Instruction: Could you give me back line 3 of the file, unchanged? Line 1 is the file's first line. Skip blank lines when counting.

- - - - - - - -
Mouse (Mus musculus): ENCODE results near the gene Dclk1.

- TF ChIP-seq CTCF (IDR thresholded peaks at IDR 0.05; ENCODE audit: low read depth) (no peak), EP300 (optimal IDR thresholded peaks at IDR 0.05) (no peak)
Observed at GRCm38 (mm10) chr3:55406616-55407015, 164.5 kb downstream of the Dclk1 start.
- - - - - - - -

Observed at GRCm38 (mm10) chr3:55406616-55407015, 164.5 kb downstream of the Dclk1 start.